Sunday, January 22, 2012

I Will Never Quit

Somewhere along the way to where I am now, I lost track of what was important.  My aspiration:  contributing to the end of the gender barrier in combat arms.  The wall is already crumbling, look at the Female Engagement Teams.  Yet it is not fair that women are asked to put their lives on the line doing a cultural or SF (Special Forces) assignment, without recognition for taking the very same risks their brethren take in combat arms.

As a woman, I have struggled internally with choosing a path where I could get my dose of adventure and adrenaline high; and choosing a path where I can help women who join the military in the future not have any doors closed to them.  Some days I am frustrated beyond belief because of the opposition from both genders, but I am not disheartened.  I know what I am passionate about beyond all else is true:  that qualification and not gender is how personnel should be assigned.  Archaic ideas of what women should and shouldn't be doing is not how they should get their branch.

There are women who have served who are opposed to this idea because they don't ever want to be in combat arms, but that's putting themselves on a pretty high pedastol isn't it?  Are they saying they shouldn't be asked to make the same sacrifice as any man who has signed up to don a uniform and be a Soldier?  These women would probably never repeat this, but I've heard it muttered before that they don't mind the gender barrier because they sure as hell don't want to be Infantry.  Well, I have news for them:  they wouldn't have to.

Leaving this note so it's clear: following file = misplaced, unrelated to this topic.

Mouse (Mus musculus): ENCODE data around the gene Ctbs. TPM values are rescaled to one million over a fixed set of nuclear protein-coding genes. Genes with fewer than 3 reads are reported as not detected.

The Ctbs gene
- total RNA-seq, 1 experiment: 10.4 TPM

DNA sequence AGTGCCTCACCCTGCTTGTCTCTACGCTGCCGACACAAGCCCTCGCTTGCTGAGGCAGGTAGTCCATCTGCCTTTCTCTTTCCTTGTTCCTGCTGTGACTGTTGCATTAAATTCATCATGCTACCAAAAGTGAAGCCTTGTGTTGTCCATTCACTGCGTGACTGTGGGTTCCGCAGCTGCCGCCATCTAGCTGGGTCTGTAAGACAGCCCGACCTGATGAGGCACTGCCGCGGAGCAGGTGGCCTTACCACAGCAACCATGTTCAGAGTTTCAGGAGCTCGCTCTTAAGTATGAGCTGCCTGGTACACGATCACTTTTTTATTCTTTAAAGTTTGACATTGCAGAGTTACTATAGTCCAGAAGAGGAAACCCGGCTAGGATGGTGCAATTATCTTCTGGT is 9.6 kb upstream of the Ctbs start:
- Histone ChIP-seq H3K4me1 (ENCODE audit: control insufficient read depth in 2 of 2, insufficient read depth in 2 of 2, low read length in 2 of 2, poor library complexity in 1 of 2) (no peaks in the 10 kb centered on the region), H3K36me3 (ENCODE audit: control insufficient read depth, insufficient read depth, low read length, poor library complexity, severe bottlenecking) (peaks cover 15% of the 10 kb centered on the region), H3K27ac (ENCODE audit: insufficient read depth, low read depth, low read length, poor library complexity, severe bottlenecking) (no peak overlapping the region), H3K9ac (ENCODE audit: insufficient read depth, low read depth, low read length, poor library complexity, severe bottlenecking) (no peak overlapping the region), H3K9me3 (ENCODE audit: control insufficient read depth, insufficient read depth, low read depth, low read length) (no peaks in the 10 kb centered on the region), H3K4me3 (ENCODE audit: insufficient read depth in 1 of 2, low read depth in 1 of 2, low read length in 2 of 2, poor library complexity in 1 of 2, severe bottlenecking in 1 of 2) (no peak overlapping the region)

First of all, my proposition is that combat arms be open to women, not that women must be integrated into combat arms.  I would propose no minimum quota in the combat arms, at least initially.  Unwilling women already get assigned to Field Artillery and Military Police because minimum quotas are attempted to be met by the Army.  I know from watching one or two Branch Nights at West Point.

Second of all, and more importantly to me, I would like to say for the record:  Puh-leeze!

If one is scared of being roped into Infantry (Queen of Battle, Hooah!) or having to go to Ranger School, I assure you the commander will readily sign the memorandum to get you out of his or her branch since you probably wouldn't offer much to it.  And as for Ranger, don't worry just refuse to do one of the obstacles, and easy, you're out.  I'm not trying to be snide... well, not too snide, just pointing out that commanders should have a large amount of leeway to reassign disqualified candidates.  Which brings me back to my first point, that minimum quotas are a bad idea.  They leave a bad taste in everybody's mouth.  I am not just trying to call out the timid, I also think that the most enthusiastic woman who cannot meet the demands of combat arms should not be allowed to stay on in that role.  Not everyone wants to serve their country, and not everyone who wants to is capable.  Ask any recruiting office; they will tell you.

But do an experiment and have a couple recruiting offices be allowed to put women into combat arms in a few different locations nationwide, and you might hear some surprising reasons from women why they want to join the Army.

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